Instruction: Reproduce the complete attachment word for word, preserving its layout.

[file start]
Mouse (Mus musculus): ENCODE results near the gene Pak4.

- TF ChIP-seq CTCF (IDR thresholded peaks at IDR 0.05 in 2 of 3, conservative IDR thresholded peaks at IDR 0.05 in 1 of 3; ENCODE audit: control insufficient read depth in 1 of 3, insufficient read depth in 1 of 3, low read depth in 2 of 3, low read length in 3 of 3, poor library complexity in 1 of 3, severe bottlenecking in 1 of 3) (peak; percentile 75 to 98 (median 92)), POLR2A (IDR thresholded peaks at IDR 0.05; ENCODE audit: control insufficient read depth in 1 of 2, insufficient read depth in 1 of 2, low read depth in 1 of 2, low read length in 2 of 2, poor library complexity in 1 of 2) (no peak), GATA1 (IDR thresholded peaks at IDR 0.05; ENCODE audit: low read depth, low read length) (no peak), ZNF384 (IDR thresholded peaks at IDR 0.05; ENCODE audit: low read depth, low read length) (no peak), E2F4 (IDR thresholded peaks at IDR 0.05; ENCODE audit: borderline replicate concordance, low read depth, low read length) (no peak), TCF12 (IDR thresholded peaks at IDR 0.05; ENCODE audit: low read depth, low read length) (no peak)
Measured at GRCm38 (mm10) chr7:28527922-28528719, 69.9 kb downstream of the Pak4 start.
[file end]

Mouse (Mus musculus): ENCODE results near the gene Pak4.

- TF ChIP-seq CTCF (IDR thresholded peaks at IDR 0.05 in 2 of 3, conservative IDR thresholded peaks at IDR 0.05 in 1 of 3; ENCODE audit: control insufficient read depth in 1 of 3, insufficient read depth in 1 of 3, low read depth in 2 of 3, low read length in 3 of 3, poor library complexity in 1 of 3, severe bottlenecking in 1 of 3) (peak; percentile 75 to 98 (median 92)), POLR2A (IDR thresholded peaks at IDR 0.05; ENCODE audit: control insufficient read depth in 1 of 2, insufficient read depth in 1 of 2, low read depth in 1 of 2, low read length in 2 of 2, poor library complexity in 1 of 2) (no peak), GATA1 (IDR thresholded peaks at IDR 0.05; ENCODE audit: low read depth, low read length) (no peak), ZNF384 (IDR thresholded peaks at IDR 0.05; ENCODE audit: low read depth, low read length) (no peak), E2F4 (IDR thresholded peaks at IDR 0.05; ENCODE audit: borderline replicate concordance, low read depth, low read length) (no peak), TCF12 (IDR thresholded peaks at IDR 0.05; ENCODE audit: low read depth, low read length) (no peak)
Measured at GRCm38 (mm10) chr7:28527922-28528719, 69.9 kb downstream of the Pak4 start.